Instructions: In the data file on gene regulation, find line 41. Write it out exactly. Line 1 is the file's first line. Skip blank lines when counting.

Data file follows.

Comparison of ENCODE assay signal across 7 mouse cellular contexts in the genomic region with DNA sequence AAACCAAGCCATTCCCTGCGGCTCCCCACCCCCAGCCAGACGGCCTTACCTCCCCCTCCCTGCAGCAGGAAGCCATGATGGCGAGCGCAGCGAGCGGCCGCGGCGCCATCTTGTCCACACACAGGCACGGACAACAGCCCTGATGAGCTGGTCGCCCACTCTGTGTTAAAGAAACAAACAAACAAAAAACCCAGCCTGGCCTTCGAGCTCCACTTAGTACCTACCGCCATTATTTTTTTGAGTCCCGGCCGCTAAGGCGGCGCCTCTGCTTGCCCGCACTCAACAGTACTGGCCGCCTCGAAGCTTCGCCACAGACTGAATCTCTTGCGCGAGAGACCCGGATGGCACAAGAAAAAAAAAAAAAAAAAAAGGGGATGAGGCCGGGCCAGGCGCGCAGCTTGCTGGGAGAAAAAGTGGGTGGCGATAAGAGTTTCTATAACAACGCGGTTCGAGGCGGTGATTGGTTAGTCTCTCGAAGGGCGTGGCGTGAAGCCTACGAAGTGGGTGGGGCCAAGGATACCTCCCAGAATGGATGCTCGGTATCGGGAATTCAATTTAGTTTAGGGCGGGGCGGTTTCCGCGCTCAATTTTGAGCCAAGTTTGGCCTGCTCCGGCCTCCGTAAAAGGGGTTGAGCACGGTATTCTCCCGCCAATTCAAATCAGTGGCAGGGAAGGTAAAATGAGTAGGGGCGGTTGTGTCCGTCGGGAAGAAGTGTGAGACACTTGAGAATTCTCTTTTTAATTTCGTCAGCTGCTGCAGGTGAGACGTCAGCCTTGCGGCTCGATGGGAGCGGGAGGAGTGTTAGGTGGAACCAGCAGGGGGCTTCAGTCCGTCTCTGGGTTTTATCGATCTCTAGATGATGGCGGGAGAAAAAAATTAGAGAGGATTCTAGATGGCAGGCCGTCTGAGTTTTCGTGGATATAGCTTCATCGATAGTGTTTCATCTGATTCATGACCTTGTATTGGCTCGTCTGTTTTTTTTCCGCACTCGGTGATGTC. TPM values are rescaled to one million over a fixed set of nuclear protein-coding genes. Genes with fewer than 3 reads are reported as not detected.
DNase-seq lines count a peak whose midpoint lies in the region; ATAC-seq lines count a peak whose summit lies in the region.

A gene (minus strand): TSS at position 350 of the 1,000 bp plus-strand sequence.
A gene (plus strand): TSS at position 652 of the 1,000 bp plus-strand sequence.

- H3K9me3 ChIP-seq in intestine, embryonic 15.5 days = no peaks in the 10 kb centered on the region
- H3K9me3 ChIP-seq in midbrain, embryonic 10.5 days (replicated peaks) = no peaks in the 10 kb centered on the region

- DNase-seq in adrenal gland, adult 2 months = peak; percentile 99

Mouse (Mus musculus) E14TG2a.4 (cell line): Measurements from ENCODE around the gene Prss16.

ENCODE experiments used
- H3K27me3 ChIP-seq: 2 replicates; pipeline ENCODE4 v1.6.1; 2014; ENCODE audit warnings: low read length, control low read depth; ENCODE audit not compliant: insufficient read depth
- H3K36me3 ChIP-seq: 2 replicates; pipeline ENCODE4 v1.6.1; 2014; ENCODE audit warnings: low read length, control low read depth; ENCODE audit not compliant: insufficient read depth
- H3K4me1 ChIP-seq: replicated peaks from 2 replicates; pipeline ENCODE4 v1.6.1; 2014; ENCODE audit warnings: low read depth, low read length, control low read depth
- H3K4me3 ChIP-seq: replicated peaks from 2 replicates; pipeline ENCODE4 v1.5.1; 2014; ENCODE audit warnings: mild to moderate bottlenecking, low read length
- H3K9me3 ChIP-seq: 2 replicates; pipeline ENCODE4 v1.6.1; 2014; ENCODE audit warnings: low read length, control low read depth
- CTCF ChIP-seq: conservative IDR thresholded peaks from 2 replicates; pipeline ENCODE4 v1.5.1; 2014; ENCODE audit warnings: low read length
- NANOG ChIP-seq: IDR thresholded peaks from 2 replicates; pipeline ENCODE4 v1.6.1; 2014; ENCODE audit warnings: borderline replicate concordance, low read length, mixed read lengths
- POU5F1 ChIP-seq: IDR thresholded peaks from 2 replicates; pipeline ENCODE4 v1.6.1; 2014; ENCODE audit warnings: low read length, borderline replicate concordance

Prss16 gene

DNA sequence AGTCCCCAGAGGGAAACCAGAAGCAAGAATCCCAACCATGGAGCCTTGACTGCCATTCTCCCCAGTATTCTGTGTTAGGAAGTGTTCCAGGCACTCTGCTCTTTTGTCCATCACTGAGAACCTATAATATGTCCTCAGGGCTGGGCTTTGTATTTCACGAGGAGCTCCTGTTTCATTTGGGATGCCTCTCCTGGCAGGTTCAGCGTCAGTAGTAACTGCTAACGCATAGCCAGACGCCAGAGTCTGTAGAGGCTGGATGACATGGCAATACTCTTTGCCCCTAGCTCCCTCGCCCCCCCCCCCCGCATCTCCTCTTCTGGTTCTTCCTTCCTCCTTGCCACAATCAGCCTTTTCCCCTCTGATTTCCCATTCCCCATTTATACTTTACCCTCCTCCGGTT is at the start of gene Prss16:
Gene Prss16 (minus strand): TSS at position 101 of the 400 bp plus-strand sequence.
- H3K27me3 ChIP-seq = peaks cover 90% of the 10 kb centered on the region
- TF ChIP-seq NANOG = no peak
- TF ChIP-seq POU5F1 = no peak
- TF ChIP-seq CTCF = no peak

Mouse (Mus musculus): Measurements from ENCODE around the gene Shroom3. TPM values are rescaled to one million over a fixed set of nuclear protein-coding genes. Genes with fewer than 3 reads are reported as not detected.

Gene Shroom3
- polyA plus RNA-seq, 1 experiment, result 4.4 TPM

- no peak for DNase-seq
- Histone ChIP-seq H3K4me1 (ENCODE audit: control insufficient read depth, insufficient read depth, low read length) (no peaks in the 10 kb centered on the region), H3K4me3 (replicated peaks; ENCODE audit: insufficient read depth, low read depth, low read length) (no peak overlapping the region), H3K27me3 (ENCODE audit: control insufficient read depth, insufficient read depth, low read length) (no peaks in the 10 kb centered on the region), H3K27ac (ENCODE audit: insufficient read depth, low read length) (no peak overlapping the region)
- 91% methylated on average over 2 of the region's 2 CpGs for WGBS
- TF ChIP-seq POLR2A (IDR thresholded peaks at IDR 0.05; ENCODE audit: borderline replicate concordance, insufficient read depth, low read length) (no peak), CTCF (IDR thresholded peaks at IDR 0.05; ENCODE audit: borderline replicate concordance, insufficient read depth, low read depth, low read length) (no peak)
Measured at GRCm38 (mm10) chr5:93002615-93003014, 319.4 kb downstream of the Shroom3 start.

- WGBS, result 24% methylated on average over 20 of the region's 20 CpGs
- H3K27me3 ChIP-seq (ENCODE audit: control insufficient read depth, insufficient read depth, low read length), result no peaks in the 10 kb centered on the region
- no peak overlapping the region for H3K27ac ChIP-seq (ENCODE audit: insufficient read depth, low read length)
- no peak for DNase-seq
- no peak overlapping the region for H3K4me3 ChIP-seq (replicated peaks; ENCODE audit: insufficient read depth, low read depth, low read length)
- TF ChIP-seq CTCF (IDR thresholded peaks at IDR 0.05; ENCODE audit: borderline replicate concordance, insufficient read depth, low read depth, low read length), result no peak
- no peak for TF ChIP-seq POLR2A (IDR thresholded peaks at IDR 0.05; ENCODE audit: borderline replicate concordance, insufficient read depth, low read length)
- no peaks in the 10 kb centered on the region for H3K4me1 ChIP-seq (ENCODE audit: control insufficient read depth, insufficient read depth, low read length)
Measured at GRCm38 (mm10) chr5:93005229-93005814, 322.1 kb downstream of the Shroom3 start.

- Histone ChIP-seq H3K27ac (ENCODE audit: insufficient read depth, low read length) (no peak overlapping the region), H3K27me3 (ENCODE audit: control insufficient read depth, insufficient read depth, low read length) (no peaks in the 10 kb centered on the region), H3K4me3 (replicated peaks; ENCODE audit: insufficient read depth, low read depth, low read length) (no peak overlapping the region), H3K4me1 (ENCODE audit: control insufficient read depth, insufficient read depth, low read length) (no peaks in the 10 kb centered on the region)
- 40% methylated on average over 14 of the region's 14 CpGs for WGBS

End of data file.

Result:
Measured at GRCm38 (mm10) chr5:93005229-93005814, 322.1 kb downstream of the Shroom3 start.